Aurizon boss Lance Hockridge has joined a growing number of politicians and business leaders calling for Opposition leader Bill Shorten to support the proposed China Australia Free Trade Agreement (ChAFTA).
“It would be difficult to overstate the benefits the FTA with China will bring to Australia,” Hockrdige said in an address to the Australia China Business Council in Brisbane on Tuesday.
“Take as one example Aurizon’s customers in the Queensland coal sector, who are facing challenging times. The FTA will deliver them relief by cutting China’s import tariffs on our coal.”
Hockridge said the suggestion the FTA would hurt Australian jobs was “misinformation,” and said the agreement would actually help the jobs sector.
“[ChAFTA is] about job creation,” he said, “not job destruction as some would want the community to believe … the real benefit the FTA gives Australia is access to China’s large, and rapidly growing, middle class.”
Research from McKinsey, Hockridge said, indicated China’s middle class will grow from 200 million today to more than 600 million by 2022.
“What an opportunity in terms of a potential market for our professional services, for tourism, for education, and for our agricultural products,” the Aurizon boss campaigned.
“All this would be at risk if the campaign against the FTA was successful and ratification of the FTA was either blocked or stalled.”
ChAFTA, championed in Canberra by the Coalition, is being criticised by unions and the Australian Labor Party.
In recent days, however, state Labor leaders have called for the approval of the FTA. Victorian premier Daniel Andrews this week said, “The Chinese free trade agreement is good news for Victorian jobs and I support it.” And South Australian premier Jay Weatherill lent his support, saying the FTA “is a great way for us to underscore the fact that South Australia is open for business with China.”
NSW state Opposition leader Luke Foley and ACT chief minister Andrew Barr, both of the Labor party, also support the FTA. On top of that, Labor figureheads Bob Hawke, Simon Crean, Bob Carr and John Brumby have all lent their support.
Minister for trade and investment Andrew Robb welcomed the support from the Labor members, saying Opposition leader Bill Shorten was failing a “crucial test” by not approving the FTA.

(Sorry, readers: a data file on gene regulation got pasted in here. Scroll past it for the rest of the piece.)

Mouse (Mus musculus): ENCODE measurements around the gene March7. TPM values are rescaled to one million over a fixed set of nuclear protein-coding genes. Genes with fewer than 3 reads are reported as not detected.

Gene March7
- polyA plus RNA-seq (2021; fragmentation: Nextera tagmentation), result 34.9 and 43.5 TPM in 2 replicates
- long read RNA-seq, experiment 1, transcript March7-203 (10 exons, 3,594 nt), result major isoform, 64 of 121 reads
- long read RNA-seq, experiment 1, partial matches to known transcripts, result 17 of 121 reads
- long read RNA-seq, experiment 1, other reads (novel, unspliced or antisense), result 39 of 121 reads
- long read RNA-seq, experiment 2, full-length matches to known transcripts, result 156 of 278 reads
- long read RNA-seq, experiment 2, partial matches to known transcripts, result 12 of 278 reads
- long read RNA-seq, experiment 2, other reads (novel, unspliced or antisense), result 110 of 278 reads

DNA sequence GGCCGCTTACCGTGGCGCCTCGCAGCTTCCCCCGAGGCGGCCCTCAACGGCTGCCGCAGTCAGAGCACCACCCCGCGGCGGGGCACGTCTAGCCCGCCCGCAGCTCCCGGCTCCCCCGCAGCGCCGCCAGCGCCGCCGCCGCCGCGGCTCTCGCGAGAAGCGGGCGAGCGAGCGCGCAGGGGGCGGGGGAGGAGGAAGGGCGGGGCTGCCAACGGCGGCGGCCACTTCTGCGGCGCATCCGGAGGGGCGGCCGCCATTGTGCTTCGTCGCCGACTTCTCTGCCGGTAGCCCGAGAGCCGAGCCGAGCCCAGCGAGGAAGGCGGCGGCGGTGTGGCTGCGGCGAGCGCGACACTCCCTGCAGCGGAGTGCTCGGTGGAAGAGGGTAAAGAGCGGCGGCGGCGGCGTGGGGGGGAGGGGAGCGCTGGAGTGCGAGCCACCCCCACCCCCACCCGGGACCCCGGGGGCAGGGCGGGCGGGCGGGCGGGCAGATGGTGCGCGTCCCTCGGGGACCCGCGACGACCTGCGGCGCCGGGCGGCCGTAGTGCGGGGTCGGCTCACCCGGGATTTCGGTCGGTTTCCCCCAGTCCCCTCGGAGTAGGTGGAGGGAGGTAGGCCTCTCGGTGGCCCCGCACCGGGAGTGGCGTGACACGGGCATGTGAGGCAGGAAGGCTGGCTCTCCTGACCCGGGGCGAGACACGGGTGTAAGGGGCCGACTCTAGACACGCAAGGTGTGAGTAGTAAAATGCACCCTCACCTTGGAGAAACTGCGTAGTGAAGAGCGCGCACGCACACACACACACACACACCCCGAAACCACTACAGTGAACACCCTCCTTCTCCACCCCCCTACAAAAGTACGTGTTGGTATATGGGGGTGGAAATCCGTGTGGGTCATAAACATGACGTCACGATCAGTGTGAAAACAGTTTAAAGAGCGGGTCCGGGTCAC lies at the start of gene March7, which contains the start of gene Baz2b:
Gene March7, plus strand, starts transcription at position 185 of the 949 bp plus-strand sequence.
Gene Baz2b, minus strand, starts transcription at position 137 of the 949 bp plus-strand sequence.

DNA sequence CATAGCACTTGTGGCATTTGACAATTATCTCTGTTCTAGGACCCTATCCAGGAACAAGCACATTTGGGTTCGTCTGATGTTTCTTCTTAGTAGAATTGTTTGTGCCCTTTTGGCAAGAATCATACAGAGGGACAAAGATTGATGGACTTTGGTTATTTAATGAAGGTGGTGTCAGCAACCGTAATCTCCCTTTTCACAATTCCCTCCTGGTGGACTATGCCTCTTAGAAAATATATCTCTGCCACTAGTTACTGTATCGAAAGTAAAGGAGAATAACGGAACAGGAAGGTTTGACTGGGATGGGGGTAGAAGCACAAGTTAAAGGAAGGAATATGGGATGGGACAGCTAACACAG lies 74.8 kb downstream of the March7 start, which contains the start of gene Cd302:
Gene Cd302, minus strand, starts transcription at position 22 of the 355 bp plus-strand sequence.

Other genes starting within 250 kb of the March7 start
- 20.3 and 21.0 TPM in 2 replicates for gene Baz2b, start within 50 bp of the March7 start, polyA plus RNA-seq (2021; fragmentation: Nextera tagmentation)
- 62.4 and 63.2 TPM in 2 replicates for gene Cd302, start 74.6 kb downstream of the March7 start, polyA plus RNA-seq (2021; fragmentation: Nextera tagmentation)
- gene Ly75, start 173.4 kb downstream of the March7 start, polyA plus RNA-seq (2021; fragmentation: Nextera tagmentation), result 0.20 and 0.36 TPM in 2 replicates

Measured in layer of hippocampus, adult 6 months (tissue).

“He needs to stop being led around by the nose by the CFMEU [trade union] and take a stand for jobs, growth and prosperity in this critical post-mining boom period,” Robb said on Wednesday.
“Make no mistake, if Labor seeks to obstruct this deal, China will walk away and pursue other opportunities with our competitors in places like South America,” Robb said. “This would be a dreadful outcome for our economy and Bill Shorten would be solely responsible.”
Prime Minister Tony Abbott also criticised the Opposition leader, saying ChAFTA “means more jobs for Australians”.
“The only person standing in the way of jobs and the China-Australia Free Trade Agreement is Bill Shorten – who is taking instructions from his union masters and the CFMEU,” Abbott alleged.
“If Bill Shorten and the Labor Party try to reject the China-Australia Free Trade Agreement they will be sabotaging our economic future and they will be turning their back on one of the greatest opportunities our country has ever been offered.
“I say to Bill Shorten: listen to decent Labor people, and stop dancing to the tune of the CFMEU standing in the way of jobs for Australian workers.”
Shorten says the Labor party supports FTAs, but opposes “bad trade agreements”.
“Labor believes in the principle and benefits of free trade agreements,” the Opposition leader said on Tuesday. “But we want to make sure that these free trade agreements are putting Aussie jobs first.
“Yes, I am different to Mr Abbott. I don’t automatically sign a blank cheque and not worry about the consequences on Australian jobs.”
The man who almost had Shorten’s job, shadow transport minister Anthony Albanese, stood in lock-step with his leader on Radio National on Wednesday.
“What we want to make sure is that this agreement is in Australia’s national economic interests,” Albanese told host Michael Brissenden.
“There’s no doubt there will be benefits from free trade but you need to make sure there are simple provisions that mean Australians for example can benefit from the jobs that are created, that’s the objective of the free trade agreement.
“It’s not some ideological thing in itself. It’s about real, practical benefits. And we want to make sure that those practical benefits go to Australia and to Australian job creation in particular.”